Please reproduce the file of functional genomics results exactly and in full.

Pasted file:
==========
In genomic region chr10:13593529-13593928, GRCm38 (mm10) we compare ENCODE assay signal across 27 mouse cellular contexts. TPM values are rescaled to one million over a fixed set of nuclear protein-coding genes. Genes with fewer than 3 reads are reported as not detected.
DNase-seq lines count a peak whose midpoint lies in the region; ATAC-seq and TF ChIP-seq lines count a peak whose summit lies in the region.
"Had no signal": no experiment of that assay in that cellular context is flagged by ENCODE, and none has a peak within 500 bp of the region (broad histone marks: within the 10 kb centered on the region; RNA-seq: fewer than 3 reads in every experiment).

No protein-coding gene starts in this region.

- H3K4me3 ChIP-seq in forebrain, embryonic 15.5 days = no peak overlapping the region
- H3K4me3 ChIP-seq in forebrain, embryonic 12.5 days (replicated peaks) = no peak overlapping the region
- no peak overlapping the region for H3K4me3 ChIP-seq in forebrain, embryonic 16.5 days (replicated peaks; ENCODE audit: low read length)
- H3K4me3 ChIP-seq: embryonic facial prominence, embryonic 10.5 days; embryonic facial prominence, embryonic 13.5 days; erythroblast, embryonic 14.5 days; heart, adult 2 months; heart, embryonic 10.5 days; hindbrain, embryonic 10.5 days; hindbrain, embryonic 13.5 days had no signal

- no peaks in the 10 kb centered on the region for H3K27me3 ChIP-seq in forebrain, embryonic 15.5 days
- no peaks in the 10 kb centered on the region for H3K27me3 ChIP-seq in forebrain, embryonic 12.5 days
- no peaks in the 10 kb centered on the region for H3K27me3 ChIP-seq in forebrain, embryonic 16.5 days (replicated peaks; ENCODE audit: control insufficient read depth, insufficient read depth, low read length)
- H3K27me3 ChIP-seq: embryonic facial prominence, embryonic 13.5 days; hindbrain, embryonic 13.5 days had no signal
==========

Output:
In genomic region chr10:13593529-13593928, GRCm38 (mm10) we compare ENCODE assay signal across 27 mouse cellular contexts. TPM values are rescaled to one million over a fixed set of nuclear protein-coding genes. Genes with fewer than 3 reads are reported as not detected.
DNase-seq lines count a peak whose midpoint lies in the region; ATAC-seq and TF ChIP-seq lines count a peak whose summit lies in the region.
"Had no signal": no experiment of that assay in that cellular context is flagged by ENCODE, and none has a peak within 500 bp of the region (broad histone marks: within the 10 kb centered on the region; RNA-seq: fewer than 3 reads in every experiment).

No protein-coding gene starts in this region.

- H3K4me3 ChIP-seq in forebrain, embryonic 15.5 days = no peak overlapping the region
- H3K4me3 ChIP-seq in forebrain, embryonic 12.5 days (replicated peaks) = no peak overlapping the region
- no peak overlapping the region for H3K4me3 ChIP-seq in forebrain, embryonic 16.5 days (replicated peaks; ENCODE audit: low read length)
- H3K4me3 ChIP-seq: embryonic facial prominence, embryonic 10.5 days; embryonic facial prominence, embryonic 13.5 days; erythroblast, embryonic 14.5 days; heart, adult 2 months; heart, embryonic 10.5 days; hindbrain, embryonic 10.5 days; hindbrain, embryonic 13.5 days had no signal

- no peaks in the 10 kb centered on the region for H3K27me3 ChIP-seq in forebrain, embryonic 15.5 days
- no peaks in the 10 kb centered on the region for H3K27me3 ChIP-seq in forebrain, embryonic 12.5 days
- no peaks in the 10 kb centered on the region for H3K27me3 ChIP-seq in forebrain, embryonic 16.5 days (replicated peaks; ENCODE audit: control insufficient read depth, insufficient read depth, low read length)
- H3K27me3 ChIP-seq: embryonic facial prominence, embryonic 13.5 days; hindbrain, embryonic 13.5 days had no signal